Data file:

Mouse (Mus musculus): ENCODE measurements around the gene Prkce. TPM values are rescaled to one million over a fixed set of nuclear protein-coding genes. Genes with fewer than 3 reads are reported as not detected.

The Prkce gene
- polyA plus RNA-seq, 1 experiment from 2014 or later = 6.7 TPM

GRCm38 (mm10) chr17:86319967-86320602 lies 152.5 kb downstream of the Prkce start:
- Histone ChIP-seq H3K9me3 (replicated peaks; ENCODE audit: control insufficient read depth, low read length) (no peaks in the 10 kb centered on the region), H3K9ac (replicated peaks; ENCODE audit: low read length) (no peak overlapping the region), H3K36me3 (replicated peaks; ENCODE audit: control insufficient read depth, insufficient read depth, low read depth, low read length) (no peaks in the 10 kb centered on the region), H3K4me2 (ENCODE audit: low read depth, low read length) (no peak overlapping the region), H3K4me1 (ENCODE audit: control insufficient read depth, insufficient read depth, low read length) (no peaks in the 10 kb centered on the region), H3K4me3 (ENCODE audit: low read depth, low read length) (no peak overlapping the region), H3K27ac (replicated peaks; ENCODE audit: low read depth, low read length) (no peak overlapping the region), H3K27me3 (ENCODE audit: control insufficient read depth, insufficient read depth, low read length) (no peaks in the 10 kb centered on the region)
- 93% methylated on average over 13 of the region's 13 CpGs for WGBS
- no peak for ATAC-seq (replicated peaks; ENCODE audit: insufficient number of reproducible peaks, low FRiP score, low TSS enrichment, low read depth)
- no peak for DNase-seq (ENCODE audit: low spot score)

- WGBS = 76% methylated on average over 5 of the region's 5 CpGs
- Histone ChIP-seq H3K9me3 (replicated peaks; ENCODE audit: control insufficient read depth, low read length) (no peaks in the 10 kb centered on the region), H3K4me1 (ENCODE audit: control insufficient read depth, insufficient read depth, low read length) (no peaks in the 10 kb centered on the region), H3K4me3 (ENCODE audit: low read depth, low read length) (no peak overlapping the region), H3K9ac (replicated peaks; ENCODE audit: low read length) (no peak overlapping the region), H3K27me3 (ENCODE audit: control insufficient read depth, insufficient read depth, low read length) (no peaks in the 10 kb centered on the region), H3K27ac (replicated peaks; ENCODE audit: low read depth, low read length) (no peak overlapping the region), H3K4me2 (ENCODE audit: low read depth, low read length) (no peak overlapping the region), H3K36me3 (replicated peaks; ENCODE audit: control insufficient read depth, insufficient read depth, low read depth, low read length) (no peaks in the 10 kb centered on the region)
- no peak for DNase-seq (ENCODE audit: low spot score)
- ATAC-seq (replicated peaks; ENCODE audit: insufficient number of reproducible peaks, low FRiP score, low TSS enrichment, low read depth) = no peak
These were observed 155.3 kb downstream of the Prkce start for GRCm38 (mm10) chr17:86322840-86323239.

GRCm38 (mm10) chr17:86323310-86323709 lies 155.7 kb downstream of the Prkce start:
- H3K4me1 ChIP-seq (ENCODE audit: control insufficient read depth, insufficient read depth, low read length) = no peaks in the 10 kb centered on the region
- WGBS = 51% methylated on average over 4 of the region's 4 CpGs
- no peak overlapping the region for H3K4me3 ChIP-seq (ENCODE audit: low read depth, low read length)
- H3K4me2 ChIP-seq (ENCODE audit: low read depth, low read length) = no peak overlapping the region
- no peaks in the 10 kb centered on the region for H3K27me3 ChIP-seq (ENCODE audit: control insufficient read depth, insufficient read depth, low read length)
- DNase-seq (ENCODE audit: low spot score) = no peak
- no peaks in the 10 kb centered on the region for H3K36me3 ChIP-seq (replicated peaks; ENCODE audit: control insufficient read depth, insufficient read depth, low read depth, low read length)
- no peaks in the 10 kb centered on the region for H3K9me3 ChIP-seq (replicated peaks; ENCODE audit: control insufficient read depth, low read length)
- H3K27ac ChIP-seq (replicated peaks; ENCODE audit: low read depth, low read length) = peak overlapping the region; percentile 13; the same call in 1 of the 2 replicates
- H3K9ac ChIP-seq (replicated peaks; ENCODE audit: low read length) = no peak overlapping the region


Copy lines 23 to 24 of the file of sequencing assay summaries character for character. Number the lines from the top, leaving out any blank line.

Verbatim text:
- H3K27ac ChIP-seq (replicated peaks; ENCODE audit: low read depth, low read length) = peak overlapping the region; percentile 13; the same call in 1 of the 2 replicates
- H3K9ac ChIP-seq (replicated peaks; ENCODE audit: low read length) = no peak overlapping the region